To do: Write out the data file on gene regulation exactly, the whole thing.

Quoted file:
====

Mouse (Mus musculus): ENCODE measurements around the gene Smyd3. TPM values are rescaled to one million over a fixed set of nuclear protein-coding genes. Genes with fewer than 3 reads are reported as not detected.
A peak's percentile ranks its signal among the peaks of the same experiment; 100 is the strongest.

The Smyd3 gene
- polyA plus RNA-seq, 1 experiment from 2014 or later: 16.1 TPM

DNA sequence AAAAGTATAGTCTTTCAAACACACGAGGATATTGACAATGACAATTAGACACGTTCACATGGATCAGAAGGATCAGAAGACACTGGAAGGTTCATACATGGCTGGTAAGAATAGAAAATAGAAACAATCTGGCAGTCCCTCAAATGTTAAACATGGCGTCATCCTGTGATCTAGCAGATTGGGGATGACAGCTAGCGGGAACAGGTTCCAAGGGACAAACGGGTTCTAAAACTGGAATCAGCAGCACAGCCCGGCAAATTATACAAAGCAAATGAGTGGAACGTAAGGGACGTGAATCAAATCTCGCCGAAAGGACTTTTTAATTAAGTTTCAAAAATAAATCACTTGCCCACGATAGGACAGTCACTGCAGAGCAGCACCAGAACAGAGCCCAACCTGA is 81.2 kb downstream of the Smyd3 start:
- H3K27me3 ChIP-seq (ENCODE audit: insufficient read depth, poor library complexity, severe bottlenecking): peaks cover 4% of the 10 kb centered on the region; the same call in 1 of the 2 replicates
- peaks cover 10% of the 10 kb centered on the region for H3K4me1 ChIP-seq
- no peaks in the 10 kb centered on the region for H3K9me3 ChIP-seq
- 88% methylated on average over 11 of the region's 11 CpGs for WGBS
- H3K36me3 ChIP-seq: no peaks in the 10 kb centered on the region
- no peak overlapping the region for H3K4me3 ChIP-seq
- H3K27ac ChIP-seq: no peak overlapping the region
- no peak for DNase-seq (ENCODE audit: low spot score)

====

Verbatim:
Mouse (Mus musculus): ENCODE measurements around the gene Smyd3. TPM values are rescaled to one million over a fixed set of nuclear protein-coding genes. Genes with fewer than 3 reads are reported as not detected.
A peak's percentile ranks its signal among the peaks of the same experiment; 100 is the strongest.

The Smyd3 gene
- polyA plus RNA-seq, 1 experiment from 2014 or later: 16.1 TPM

DNA sequence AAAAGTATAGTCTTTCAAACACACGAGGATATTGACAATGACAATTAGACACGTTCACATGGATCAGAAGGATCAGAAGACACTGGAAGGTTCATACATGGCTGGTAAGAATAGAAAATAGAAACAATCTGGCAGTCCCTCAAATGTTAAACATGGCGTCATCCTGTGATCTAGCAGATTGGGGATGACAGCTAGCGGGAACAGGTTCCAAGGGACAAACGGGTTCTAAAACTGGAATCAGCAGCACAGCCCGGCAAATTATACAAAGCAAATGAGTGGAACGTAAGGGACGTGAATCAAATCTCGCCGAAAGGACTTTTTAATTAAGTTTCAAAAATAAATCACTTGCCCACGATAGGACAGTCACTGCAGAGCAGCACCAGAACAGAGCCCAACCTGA is 81.2 kb downstream of the Smyd3 start:
- H3K27me3 ChIP-seq (ENCODE audit: insufficient read depth, poor library complexity, severe bottlenecking): peaks cover 4% of the 10 kb centered on the region; the same call in 1 of the 2 replicates
- peaks cover 10% of the 10 kb centered on the region for H3K4me1 ChIP-seq
- no peaks in the 10 kb centered on the region for H3K9me3 ChIP-seq
- 88% methylated on average over 11 of the region's 11 CpGs for WGBS
- H3K36me3 ChIP-seq: no peaks in the 10 kb centered on the region
- no peak overlapping the region for H3K4me3 ChIP-seq
- H3K27ac ChIP-seq: no peak overlapping the region
- no peak for DNase-seq (ENCODE audit: low spot score)